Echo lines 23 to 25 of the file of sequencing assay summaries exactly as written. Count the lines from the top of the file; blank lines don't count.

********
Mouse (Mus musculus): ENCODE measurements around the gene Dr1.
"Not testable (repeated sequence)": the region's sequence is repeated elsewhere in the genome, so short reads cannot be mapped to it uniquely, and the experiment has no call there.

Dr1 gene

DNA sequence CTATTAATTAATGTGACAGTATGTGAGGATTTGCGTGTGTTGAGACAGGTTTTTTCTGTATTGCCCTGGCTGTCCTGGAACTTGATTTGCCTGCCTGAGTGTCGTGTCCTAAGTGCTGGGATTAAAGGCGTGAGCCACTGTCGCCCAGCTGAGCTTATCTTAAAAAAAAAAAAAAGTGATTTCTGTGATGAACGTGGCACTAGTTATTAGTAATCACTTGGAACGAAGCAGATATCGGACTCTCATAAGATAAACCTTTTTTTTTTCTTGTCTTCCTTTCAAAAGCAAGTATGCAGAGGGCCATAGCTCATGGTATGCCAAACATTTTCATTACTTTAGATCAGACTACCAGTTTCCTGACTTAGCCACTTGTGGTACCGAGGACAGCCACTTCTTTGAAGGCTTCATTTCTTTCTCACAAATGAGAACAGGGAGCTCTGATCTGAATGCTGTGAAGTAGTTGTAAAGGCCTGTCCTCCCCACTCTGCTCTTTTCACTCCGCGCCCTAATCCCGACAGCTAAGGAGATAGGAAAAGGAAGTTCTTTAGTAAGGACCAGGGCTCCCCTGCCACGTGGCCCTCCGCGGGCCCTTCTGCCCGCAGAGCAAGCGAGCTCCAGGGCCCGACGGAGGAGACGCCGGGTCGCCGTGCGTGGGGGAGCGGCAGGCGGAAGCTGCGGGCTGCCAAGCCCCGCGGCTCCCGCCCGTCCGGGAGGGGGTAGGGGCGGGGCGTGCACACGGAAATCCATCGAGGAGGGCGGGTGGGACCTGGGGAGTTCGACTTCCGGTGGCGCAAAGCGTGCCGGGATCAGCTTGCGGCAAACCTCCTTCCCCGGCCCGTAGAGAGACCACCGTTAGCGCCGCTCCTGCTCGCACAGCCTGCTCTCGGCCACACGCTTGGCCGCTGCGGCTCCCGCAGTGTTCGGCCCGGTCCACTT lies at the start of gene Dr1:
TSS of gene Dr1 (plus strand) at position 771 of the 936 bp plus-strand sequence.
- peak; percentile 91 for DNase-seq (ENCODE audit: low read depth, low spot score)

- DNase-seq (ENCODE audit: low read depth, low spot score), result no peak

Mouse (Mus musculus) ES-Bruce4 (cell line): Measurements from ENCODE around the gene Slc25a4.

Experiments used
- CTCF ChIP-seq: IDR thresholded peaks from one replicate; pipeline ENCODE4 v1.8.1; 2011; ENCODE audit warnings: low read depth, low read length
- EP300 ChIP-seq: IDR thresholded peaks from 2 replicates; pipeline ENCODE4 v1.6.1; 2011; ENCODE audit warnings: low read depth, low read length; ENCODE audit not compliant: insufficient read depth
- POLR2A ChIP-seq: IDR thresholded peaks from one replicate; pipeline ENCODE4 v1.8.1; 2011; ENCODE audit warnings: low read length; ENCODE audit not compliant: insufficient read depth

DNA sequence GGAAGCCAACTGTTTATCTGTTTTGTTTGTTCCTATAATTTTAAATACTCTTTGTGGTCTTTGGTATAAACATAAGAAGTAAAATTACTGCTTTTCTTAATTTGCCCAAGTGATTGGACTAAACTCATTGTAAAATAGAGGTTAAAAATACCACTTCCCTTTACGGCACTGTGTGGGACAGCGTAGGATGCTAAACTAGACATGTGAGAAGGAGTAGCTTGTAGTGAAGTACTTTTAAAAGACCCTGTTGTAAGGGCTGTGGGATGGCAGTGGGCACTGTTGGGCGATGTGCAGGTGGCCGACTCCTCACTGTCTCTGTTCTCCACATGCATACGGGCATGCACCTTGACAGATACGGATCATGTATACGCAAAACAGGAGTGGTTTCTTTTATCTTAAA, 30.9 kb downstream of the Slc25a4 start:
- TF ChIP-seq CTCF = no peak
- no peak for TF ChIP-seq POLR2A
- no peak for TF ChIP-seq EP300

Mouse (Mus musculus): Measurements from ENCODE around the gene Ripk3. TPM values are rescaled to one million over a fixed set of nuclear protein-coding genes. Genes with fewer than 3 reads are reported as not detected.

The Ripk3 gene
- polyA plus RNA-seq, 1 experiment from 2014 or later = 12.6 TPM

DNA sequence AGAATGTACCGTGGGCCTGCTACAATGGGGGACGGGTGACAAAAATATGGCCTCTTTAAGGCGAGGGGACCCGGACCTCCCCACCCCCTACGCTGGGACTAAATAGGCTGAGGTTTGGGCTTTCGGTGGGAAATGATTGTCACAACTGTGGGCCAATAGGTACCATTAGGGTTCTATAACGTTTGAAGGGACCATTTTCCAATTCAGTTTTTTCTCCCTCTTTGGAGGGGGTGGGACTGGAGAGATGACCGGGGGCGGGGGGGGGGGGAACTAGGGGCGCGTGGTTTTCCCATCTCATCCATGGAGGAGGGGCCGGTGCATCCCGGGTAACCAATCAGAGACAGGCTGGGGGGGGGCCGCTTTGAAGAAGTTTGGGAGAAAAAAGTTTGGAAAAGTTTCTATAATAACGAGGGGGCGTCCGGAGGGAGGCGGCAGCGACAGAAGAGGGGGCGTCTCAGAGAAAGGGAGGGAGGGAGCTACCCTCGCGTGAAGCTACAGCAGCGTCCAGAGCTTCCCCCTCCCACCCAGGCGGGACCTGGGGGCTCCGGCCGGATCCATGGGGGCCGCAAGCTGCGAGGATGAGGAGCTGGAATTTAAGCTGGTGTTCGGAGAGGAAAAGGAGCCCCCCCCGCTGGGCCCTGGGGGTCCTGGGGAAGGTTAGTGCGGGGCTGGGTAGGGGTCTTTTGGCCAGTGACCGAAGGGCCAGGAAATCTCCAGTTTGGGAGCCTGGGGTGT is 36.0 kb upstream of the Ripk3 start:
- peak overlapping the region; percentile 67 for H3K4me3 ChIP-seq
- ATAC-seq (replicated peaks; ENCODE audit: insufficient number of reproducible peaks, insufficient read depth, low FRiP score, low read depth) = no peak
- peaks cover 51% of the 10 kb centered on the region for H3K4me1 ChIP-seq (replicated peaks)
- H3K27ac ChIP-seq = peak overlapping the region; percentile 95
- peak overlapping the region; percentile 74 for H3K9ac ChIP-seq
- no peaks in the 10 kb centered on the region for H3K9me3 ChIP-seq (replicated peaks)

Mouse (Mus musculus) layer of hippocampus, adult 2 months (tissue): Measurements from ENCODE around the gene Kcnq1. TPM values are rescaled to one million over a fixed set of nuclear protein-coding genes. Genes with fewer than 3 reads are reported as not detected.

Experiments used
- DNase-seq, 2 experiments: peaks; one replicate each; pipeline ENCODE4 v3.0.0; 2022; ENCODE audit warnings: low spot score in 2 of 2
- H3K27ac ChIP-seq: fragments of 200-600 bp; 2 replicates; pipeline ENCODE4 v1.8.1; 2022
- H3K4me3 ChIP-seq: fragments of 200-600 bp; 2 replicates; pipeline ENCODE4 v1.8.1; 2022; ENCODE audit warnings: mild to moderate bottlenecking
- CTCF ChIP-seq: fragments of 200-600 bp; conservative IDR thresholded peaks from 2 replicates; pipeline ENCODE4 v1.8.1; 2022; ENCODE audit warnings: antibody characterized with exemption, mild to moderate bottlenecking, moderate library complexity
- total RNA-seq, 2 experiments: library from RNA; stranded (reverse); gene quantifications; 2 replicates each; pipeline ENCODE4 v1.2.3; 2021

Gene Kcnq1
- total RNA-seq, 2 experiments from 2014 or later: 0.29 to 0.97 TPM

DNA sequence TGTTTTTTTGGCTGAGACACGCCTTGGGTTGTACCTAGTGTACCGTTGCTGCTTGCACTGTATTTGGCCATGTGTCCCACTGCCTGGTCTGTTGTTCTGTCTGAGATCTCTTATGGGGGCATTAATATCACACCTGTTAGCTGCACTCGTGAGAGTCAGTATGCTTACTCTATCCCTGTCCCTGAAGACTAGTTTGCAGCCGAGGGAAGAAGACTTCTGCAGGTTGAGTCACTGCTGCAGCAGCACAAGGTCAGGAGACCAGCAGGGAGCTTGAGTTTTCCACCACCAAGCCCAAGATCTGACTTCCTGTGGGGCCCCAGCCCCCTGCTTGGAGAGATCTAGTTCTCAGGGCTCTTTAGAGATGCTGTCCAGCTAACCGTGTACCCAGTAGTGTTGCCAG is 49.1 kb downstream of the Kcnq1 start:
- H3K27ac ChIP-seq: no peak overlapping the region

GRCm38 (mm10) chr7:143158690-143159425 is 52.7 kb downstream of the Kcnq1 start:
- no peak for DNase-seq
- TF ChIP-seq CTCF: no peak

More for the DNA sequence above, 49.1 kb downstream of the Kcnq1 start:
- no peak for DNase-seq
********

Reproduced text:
- peaks cover 51% of the 10 kb centered on the region for H3K4me1 ChIP-seq (replicated peaks)
- H3K27ac ChIP-seq = peak overlapping the region; percentile 95
- peak overlapping the region; percentile 74 for H3K9ac ChIP-seq